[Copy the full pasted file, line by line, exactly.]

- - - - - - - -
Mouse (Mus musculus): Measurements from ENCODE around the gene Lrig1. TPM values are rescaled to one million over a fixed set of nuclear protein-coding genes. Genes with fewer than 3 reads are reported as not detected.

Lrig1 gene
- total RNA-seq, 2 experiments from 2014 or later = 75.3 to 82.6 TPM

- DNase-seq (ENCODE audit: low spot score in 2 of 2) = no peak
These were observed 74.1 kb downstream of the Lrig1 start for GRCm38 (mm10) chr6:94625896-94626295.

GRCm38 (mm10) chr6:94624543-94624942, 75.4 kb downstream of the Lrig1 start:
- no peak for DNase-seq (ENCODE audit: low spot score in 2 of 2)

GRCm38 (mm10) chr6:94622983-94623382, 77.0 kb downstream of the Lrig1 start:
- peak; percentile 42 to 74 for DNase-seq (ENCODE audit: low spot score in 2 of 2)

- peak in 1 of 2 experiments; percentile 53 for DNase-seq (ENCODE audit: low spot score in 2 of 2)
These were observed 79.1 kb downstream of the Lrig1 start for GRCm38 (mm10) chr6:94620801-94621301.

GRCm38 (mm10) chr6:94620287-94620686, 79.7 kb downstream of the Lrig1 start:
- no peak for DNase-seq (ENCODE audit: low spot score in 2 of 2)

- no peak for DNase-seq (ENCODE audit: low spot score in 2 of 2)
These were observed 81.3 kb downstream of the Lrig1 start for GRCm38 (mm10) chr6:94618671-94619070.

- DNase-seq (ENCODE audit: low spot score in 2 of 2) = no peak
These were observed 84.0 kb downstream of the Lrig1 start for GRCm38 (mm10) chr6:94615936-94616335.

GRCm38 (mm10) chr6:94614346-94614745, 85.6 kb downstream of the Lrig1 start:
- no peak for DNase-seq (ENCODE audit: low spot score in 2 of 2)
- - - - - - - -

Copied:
Mouse (Mus musculus): Measurements from ENCODE around the gene Lrig1. TPM values are rescaled to one million over a fixed set of nuclear protein-coding genes. Genes with fewer than 3 reads are reported as not detected.

Lrig1 gene
- total RNA-seq, 2 experiments from 2014 or later = 75.3 to 82.6 TPM

- DNase-seq (ENCODE audit: low spot score in 2 of 2) = no peak
These were observed 74.1 kb downstream of the Lrig1 start for GRCm38 (mm10) chr6:94625896-94626295.

GRCm38 (mm10) chr6:94624543-94624942, 75.4 kb downstream of the Lrig1 start:
- no peak for DNase-seq (ENCODE audit: low spot score in 2 of 2)

GRCm38 (mm10) chr6:94622983-94623382, 77.0 kb downstream of the Lrig1 start:
- peak; percentile 42 to 74 for DNase-seq (ENCODE audit: low spot score in 2 of 2)

- peak in 1 of 2 experiments; percentile 53 for DNase-seq (ENCODE audit: low spot score in 2 of 2)
These were observed 79.1 kb downstream of the Lrig1 start for GRCm38 (mm10) chr6:94620801-94621301.

GRCm38 (mm10) chr6:94620287-94620686, 79.7 kb downstream of the Lrig1 start:
- no peak for DNase-seq (ENCODE audit: low spot score in 2 of 2)

- no peak for DNase-seq (ENCODE audit: low spot score in 2 of 2)
These were observed 81.3 kb downstream of the Lrig1 start for GRCm38 (mm10) chr6:94618671-94619070.

- DNase-seq (ENCODE audit: low spot score in 2 of 2) = no peak
These were observed 84.0 kb downstream of the Lrig1 start for GRCm38 (mm10) chr6:94615936-94616335.

GRCm38 (mm10) chr6:94614346-94614745, 85.6 kb downstream of the Lrig1 start:
- no peak for DNase-seq (ENCODE audit: low spot score in 2 of 2)